A cross sectional study [35] carried out amongst eight of the Caribbean islands included, found that there were five specialists in palliative care in total amongst three of these islands. In Jamaica, health care practitioners [33] believed there was not enough training in palliative care. Health care providers in Cuba [30] cited that the specialties of the provider were predictors of the quality of advanced cancer care. They also noted medical staff reluctance to prescribe opiates as a barrier to the quality of advanced cancer care. A study in an Intensive Care Unit in Barbados [27] reported that anesthesiologists and surgeons found it difficult to withdraw treatment even though there was an agreement of futility of treatment.

The survey participants in Grenada [28] voiced that there was not enough kindness from the nurses towards the deceased. The nurses in this same study allude to there being isolated cases of mistreatment of patients. Limited support services and the need for additional staff, for instance, the chaplain, counsellors and social workers were emphasised by the nurses interviewed in this study. Physicians who were interviewed conveyed concerns about the nurses’ low salaries, workload, long working hours and also difficulty in accessing patients’ homes to care for dying patients at home.

The participants in the Jamaican study [33] felt that there were communication issues between patients and health practitioners. They suggested that patients often do not understand what is being said to them by doctors. They felt disrespected and had lack of trust for the physicians.

Theme 5 need for specialized palliative care services

Of the eight Caribbean islands surveyed [35], two of the islands do not offer any palliative care facilities. Health care providers in Cuba [30] propose availability of end-of life services as the main predictor of quality of care.

Theme 6 deficiency in health care policy

In two of the papers [29, 33], health practitioners reported that palliative care appears not to be a priority in the formulation of health care policy. The participants in the Jamaican study went on to comment that “the capacity to deliver effective care to the terminally ill was curtailed by gaps in government support at both regional and national levels”[33]. This reinforced the absence of protocols and policies in the formation of palliative care services.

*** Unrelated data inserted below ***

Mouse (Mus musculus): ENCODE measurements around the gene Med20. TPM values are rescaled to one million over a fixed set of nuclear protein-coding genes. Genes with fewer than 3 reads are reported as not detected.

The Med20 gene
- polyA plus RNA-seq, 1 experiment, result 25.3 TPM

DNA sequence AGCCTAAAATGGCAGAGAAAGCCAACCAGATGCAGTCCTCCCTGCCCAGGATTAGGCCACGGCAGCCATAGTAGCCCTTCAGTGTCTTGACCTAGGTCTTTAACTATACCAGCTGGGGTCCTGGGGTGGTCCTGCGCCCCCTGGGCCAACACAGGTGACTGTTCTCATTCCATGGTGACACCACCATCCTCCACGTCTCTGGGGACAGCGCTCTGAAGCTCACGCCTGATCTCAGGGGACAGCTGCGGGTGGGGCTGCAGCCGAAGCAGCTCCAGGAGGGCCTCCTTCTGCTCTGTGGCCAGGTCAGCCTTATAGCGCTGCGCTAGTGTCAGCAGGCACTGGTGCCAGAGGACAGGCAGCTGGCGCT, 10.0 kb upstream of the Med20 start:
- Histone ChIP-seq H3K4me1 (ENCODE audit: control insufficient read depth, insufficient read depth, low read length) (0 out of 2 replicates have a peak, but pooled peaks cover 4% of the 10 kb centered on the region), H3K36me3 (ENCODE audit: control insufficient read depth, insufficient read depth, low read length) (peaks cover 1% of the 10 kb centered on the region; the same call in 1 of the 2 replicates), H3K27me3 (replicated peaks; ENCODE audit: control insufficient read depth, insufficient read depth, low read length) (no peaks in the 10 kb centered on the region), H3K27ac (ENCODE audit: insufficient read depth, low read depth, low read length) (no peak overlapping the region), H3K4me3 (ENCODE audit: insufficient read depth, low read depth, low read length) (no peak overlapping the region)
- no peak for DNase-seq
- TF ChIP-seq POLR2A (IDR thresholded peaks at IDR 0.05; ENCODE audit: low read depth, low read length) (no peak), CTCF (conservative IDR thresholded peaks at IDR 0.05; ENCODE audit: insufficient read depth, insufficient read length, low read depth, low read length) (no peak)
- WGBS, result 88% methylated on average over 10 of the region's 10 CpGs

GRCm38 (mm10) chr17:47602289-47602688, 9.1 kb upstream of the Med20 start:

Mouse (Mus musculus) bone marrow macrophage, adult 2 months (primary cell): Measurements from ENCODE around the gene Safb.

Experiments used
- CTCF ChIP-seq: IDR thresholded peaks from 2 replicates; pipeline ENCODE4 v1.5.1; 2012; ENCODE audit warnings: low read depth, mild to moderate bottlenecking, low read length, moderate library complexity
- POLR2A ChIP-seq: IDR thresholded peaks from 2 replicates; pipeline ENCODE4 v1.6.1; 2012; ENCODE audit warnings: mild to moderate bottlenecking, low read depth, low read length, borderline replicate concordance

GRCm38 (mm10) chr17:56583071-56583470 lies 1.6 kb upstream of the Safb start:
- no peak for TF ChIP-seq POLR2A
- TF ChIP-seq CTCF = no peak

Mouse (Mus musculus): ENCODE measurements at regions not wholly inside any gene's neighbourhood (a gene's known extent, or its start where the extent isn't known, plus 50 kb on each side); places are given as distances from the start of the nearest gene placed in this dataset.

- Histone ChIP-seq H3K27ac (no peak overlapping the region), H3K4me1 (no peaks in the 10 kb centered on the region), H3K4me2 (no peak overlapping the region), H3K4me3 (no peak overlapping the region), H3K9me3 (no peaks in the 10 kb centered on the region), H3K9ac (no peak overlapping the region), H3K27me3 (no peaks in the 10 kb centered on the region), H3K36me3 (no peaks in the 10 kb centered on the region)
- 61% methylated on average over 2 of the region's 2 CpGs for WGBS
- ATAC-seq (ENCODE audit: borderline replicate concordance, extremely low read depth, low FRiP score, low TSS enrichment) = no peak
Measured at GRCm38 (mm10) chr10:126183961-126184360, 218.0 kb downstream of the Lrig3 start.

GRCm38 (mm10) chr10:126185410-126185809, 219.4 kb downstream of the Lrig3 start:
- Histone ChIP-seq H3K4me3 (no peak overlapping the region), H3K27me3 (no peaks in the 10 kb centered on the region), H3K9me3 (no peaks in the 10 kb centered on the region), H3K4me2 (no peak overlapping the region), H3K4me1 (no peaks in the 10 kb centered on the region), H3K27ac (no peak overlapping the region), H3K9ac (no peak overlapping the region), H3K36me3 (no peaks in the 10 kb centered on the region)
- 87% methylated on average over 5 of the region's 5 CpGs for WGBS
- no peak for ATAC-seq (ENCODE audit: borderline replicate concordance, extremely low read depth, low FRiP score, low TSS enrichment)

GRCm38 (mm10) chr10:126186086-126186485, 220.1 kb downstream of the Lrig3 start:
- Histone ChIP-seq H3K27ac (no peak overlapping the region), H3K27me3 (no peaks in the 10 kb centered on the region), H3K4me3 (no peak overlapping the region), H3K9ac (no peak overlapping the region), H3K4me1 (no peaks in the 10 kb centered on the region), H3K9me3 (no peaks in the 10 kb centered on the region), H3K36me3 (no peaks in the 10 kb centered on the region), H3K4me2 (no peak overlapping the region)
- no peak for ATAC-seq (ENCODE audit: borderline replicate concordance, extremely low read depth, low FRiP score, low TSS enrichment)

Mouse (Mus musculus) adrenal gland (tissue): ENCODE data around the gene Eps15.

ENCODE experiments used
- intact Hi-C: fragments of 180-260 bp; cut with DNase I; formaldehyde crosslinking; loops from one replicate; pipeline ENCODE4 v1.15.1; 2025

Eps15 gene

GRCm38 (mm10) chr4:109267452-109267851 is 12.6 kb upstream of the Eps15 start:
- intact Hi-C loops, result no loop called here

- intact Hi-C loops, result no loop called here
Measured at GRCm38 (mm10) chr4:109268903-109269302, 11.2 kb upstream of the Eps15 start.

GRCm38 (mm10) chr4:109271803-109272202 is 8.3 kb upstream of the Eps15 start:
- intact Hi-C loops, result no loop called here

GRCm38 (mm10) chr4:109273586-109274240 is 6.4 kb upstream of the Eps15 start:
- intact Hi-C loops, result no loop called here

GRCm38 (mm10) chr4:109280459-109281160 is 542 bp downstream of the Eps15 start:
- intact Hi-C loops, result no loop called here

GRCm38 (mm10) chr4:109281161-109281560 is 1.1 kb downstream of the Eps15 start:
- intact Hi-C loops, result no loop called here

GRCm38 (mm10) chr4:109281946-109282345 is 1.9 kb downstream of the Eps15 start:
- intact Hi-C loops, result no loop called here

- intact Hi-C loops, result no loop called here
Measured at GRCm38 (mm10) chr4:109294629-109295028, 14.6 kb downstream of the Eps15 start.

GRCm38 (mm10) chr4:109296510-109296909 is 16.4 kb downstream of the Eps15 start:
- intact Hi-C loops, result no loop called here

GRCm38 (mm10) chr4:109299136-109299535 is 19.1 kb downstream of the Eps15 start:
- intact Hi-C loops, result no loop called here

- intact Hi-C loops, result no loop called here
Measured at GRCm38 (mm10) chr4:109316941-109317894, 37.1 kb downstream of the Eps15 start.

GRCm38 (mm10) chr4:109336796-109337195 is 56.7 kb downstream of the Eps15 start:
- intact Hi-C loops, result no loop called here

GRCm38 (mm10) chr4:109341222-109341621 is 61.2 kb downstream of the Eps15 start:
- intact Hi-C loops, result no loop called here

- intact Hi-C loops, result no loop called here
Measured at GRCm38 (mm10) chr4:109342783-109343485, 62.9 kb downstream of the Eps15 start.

The paper which identified the greatest issues with health care policy is a report from the Global Opioid Policy Initiative (GOPI) [34]. This study highlights not only the absence of certain opioids in the formulary in some Caribbean islands, it also lists regulatory barriers for accessing opioids in these countries. A few barriers in some Caribbean islands were that physicians require special licence or permission to prescribe opioids, the limits in the number of days opioids can be dispensed, limitations on which pharmacies can dispense opioids and negative connotations of opioids in some countries, describing them as “drugs of addiction” or dangerous drugs”. Lack of health care resources such as pain relief and personnel were noted by physicians from Grenada [28].

Finally, legal considerations must also be considered since ICU practitioners in Barbados [27] voiced the fear of litigation if they were to withdraw futile therapy from a patient.

Theme 7 cultural beliefs of patients

Some participants in the study in Jamaica [33] considered that the belief in folk wisdom and the patients’ lack of knowledge had a part to play in their late presentation or unwillingness to present to health care facilities for suspected cancer. Some patients believe a diagnosis of cancer equals an “instant death sentence” and “only evil people get cancer”. By the same token, reports from the physicians in the Grenadian study [28] state Caribbean people “believe that illness is a God given destination, so they don’t mind suffering. They believe that maybe it was something they did, and it is a question of almost purification before they go beyond. So they accept it.” Since cancer was deemed to have spiritual roots, patients felt that witch doctors or “obeah” (witchcraft or evil magic) persons or “madda” were better able to diagnose and treat spiritual problems rather than a medical doctor [33]. Physicians in the Grenadian study [28] suggested with regards to herbal medication, the terminal and chronically ill put faith into that approach so that they would have explored all avenues of treatment.

Another point generated by the Jamaican study [33] was the stigmatization of certain cancers. For instance, a diagnosis of prostate cancer was seen as a threat to masculinity. The participants of the focus groups mentioned that education for patients with regards to clarifying misconceptions about cancer and addressing the myths was required to assist with stigmatization.